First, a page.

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Web Ontology Language (OWL)

OWL is the acronym for Web Ontology Language. (Yes, it’s a little backward, but OWL reads better than WOL!) OWL lets developers define classes over which to define relationships, specify range of values, and indicate cardinality. The OWL specification provides numerous tutorial examples of how to use OWL. For example, the following OWL construct sets the properties of wine:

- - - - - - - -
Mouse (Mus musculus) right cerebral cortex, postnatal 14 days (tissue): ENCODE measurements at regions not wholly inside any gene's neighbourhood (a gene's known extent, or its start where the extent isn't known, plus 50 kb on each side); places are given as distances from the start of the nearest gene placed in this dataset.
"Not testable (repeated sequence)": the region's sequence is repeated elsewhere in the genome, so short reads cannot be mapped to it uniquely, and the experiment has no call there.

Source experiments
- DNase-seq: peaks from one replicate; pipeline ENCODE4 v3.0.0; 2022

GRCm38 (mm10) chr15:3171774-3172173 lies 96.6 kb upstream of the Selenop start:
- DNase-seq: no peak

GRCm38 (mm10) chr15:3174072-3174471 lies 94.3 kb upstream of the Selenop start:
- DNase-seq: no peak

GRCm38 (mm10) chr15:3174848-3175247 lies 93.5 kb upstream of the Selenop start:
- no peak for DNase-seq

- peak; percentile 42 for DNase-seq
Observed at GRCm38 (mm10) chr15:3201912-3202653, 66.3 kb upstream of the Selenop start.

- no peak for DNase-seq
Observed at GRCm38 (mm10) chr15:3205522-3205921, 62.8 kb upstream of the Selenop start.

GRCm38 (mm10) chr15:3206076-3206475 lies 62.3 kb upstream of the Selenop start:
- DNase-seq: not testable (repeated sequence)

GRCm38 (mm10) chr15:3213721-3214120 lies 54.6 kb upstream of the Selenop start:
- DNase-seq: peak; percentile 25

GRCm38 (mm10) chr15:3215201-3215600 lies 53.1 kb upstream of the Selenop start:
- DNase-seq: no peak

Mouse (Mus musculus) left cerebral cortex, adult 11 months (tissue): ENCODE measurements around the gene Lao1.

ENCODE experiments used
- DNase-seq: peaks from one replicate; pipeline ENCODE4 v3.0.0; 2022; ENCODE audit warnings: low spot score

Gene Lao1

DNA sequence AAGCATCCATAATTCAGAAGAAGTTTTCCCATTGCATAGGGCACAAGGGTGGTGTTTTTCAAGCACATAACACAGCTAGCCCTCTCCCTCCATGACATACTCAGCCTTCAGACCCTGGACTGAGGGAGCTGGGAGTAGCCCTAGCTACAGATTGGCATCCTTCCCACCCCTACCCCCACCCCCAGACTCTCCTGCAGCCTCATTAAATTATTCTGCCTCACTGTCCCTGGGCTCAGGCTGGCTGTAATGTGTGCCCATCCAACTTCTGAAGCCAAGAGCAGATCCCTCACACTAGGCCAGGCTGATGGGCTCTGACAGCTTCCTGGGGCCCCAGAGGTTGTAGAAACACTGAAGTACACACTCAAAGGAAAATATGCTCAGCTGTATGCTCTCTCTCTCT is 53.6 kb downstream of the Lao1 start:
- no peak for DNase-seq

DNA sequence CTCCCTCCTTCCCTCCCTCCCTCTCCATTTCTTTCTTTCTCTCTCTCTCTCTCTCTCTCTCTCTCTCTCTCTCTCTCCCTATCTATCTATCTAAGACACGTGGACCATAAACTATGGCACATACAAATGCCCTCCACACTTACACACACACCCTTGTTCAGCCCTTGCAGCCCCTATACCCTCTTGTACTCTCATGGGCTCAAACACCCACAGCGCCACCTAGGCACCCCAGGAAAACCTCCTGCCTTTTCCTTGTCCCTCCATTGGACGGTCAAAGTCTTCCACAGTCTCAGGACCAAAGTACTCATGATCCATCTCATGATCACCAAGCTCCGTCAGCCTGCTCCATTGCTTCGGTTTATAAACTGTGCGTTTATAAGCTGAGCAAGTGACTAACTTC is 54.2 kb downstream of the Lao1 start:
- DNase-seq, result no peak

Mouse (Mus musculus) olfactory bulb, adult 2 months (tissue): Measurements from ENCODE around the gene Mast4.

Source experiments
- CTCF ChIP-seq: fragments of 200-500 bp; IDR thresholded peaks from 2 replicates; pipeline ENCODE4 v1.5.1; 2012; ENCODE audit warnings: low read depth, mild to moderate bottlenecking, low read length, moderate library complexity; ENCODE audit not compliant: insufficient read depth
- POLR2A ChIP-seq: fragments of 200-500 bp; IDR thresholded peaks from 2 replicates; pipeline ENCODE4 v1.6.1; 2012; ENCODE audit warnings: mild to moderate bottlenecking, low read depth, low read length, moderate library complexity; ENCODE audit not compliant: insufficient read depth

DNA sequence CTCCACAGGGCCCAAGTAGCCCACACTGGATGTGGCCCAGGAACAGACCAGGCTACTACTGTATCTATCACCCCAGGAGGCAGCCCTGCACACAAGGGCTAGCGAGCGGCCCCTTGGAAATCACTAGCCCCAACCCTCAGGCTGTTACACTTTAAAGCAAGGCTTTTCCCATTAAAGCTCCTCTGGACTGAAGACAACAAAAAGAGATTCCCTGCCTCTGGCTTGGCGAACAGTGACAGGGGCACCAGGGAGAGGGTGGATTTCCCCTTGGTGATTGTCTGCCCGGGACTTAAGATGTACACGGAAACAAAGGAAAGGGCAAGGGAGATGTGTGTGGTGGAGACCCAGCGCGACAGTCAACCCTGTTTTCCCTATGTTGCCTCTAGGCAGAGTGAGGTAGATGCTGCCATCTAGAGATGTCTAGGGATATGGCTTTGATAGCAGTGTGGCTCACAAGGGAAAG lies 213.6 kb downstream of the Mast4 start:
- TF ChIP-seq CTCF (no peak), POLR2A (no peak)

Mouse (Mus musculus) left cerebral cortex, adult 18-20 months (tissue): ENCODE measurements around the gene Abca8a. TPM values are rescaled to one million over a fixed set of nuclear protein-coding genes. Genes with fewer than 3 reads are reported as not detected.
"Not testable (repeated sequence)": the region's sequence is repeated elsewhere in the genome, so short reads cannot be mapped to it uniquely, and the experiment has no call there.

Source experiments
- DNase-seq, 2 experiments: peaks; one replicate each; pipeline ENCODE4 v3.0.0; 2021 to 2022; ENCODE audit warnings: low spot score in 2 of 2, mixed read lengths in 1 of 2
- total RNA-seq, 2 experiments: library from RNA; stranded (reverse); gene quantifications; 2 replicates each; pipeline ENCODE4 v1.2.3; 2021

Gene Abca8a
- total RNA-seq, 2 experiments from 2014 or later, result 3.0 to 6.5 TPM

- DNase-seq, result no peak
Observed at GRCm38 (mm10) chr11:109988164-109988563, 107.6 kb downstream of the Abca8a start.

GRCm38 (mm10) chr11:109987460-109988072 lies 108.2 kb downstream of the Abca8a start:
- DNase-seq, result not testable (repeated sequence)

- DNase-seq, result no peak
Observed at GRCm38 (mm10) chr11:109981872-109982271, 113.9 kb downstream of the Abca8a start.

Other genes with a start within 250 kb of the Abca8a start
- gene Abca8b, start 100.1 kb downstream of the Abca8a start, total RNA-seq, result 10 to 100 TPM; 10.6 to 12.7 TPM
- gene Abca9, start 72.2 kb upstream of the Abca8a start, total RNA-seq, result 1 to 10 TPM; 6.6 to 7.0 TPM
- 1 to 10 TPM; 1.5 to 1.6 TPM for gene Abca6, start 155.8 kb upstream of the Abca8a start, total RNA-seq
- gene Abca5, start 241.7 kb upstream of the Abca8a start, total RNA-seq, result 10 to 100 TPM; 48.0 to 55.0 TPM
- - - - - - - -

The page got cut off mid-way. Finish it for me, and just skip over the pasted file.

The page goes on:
<owl:ObjectProperty rdf:ID="madeFromGrape">
 <rdfs:domain rdf:resource="#Wine"/>
 <rdfs:range rdf:resource="#WineGrape"/>
</owl:ObjectProperty>

Translating this OWL statement into English, we get "Wine is made from grapes." In effect, we’re declaring that we have a property madeFromGrape that applies to the thing called Wine and that the kind of grapes that can be used to make wine come from WineGrapes. If this example seems rather complex and difficult to parse, don’t worry—OWL isn’t made for human consumption, but rather to be amenable to computer manipulation.

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